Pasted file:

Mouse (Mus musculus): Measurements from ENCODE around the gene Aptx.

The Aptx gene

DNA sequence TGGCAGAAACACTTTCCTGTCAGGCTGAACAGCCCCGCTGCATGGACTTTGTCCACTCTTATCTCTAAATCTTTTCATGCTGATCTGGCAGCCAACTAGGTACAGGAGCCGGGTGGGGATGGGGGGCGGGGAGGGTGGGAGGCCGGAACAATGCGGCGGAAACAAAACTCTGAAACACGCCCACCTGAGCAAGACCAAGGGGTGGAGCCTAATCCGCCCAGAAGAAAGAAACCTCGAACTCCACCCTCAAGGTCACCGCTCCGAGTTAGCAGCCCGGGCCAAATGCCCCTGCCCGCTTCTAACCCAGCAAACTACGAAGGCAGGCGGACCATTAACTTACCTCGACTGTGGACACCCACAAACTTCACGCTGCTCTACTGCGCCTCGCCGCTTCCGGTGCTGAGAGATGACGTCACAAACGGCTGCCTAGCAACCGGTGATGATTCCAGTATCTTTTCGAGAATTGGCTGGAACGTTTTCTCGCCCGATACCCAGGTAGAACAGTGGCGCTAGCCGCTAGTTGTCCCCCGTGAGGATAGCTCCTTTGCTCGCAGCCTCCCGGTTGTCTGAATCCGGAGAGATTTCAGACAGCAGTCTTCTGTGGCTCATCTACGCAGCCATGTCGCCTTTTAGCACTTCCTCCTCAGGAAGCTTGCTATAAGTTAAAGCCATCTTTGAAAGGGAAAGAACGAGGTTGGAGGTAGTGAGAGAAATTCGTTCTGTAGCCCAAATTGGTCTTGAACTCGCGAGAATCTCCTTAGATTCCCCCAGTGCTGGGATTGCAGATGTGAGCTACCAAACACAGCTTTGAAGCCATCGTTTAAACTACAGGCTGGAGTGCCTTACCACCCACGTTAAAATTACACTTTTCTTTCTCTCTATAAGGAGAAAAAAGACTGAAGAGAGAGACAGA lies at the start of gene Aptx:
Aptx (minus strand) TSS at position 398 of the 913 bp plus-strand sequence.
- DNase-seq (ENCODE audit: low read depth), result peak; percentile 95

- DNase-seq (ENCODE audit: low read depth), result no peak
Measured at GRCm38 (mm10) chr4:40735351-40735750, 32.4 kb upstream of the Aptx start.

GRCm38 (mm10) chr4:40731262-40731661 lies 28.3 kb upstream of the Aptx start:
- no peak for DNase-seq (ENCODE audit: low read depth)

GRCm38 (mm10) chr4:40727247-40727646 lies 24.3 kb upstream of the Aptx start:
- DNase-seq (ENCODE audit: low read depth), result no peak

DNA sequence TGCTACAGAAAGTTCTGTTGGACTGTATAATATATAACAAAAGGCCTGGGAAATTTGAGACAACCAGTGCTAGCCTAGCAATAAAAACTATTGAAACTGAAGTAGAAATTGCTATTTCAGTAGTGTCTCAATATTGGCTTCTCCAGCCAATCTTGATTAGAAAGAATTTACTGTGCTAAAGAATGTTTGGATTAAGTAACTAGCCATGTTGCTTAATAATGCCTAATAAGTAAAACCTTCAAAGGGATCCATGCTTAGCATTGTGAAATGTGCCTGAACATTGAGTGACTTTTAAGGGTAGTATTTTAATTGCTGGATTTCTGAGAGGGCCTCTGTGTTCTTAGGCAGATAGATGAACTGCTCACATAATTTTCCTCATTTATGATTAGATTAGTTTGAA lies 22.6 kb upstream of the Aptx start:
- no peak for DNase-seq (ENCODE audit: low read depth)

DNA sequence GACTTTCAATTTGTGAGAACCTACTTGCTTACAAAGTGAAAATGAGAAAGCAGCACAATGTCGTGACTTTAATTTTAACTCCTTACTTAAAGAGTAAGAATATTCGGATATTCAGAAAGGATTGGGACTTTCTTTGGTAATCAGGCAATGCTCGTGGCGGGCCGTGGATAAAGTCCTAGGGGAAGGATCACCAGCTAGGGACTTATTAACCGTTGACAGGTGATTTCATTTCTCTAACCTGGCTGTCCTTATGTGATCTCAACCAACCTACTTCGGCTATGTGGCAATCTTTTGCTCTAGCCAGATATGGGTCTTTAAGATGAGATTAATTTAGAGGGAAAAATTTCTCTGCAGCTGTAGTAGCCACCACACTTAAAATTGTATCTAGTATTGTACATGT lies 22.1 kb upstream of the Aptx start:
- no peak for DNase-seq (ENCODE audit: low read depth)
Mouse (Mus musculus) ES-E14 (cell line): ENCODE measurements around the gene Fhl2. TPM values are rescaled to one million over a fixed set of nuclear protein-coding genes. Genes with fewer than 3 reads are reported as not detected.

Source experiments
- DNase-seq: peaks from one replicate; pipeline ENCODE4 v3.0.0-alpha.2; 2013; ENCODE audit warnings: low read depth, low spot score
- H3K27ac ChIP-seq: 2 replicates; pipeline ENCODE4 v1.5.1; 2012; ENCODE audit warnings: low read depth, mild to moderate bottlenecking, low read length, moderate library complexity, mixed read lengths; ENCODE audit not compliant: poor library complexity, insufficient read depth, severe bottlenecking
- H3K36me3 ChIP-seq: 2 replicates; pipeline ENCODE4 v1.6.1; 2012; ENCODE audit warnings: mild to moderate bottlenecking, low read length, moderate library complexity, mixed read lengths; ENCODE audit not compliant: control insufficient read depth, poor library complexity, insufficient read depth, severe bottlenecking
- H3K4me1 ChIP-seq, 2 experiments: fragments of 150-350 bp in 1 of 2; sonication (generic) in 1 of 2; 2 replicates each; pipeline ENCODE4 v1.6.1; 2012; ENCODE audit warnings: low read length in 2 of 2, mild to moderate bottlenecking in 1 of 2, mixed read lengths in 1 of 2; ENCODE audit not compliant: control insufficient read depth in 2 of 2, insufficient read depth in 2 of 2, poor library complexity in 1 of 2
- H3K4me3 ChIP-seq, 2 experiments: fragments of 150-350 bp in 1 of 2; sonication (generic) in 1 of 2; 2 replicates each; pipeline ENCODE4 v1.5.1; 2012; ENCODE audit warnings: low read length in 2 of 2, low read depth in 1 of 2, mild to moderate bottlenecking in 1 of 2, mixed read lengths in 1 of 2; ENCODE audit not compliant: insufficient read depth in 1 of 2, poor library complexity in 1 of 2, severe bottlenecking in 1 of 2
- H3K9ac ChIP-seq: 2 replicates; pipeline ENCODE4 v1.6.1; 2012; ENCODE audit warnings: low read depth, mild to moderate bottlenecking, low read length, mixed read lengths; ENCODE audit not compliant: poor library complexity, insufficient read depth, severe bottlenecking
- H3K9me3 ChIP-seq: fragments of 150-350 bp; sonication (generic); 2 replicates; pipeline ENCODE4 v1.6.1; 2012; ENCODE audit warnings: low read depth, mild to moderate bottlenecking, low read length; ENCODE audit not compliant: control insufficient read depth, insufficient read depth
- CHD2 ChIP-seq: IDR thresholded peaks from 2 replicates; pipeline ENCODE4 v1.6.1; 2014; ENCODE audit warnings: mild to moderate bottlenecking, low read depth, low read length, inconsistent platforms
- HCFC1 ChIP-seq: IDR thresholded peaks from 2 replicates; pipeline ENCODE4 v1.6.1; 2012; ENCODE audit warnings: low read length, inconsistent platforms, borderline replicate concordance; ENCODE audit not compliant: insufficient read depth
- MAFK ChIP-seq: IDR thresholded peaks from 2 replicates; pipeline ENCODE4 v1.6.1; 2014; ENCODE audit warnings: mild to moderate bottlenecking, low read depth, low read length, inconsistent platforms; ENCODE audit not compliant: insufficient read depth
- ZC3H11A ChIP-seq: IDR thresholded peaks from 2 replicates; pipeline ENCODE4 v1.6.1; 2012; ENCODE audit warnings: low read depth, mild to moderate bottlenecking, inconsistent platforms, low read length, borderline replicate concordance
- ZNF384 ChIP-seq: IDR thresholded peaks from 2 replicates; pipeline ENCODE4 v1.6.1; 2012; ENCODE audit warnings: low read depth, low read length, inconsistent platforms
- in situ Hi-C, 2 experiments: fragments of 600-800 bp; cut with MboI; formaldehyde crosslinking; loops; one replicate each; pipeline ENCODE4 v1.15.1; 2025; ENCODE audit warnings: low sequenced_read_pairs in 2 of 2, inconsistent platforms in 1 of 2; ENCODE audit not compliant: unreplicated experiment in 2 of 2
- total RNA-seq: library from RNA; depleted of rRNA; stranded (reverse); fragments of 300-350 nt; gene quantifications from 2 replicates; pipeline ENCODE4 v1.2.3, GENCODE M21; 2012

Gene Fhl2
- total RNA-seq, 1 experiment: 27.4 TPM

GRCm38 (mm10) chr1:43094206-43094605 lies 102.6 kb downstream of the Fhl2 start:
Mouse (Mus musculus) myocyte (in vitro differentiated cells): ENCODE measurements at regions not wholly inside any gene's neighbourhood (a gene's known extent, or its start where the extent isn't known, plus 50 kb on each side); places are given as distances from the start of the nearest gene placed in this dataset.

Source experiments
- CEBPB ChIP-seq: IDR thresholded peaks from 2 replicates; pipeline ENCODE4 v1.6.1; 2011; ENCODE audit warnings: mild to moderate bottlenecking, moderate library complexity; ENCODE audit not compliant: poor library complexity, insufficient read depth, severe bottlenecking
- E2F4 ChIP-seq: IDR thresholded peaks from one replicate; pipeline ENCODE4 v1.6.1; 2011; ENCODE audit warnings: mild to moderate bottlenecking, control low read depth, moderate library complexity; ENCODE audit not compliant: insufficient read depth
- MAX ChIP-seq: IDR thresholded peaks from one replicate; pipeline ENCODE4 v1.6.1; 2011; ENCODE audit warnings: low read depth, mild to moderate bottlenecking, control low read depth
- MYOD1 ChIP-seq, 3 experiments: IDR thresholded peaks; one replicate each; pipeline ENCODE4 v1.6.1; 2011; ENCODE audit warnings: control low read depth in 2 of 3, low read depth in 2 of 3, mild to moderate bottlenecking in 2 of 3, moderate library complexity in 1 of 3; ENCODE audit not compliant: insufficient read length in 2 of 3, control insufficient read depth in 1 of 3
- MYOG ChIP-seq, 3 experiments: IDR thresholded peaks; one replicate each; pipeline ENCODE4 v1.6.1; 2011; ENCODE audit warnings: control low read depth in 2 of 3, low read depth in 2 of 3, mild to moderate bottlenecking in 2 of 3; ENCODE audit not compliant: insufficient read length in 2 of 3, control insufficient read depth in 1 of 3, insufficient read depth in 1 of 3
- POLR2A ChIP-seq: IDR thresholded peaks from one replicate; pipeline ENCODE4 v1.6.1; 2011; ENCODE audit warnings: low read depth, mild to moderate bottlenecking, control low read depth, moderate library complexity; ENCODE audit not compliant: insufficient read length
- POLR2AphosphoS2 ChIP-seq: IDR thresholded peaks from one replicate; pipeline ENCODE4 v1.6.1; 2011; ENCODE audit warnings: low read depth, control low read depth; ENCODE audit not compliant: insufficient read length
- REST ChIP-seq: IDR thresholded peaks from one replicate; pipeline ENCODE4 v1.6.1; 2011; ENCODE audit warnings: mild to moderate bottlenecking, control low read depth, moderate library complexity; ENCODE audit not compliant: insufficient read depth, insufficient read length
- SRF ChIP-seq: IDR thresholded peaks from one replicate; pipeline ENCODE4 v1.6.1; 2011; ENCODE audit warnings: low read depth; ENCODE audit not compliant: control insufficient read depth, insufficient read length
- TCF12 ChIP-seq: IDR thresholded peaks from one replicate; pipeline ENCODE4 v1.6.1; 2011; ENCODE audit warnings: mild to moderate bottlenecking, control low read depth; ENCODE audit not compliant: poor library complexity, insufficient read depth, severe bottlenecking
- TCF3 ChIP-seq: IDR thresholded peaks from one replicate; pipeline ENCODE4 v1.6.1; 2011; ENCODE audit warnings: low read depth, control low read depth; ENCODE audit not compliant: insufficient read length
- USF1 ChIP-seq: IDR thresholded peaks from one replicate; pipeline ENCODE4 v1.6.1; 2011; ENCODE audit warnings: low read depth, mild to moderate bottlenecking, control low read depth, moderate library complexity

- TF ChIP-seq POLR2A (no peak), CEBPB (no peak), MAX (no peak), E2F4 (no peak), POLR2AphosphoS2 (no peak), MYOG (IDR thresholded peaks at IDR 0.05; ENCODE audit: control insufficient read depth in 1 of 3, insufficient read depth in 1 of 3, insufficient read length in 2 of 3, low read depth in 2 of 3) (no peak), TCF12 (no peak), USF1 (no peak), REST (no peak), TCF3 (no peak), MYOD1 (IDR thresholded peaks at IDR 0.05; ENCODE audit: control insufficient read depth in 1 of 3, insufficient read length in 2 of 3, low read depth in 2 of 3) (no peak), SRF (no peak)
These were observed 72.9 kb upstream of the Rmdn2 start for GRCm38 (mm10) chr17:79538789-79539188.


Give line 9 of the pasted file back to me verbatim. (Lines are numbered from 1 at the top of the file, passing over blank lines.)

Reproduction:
- no peak for DNase-seq (ENCODE audit: low read depth)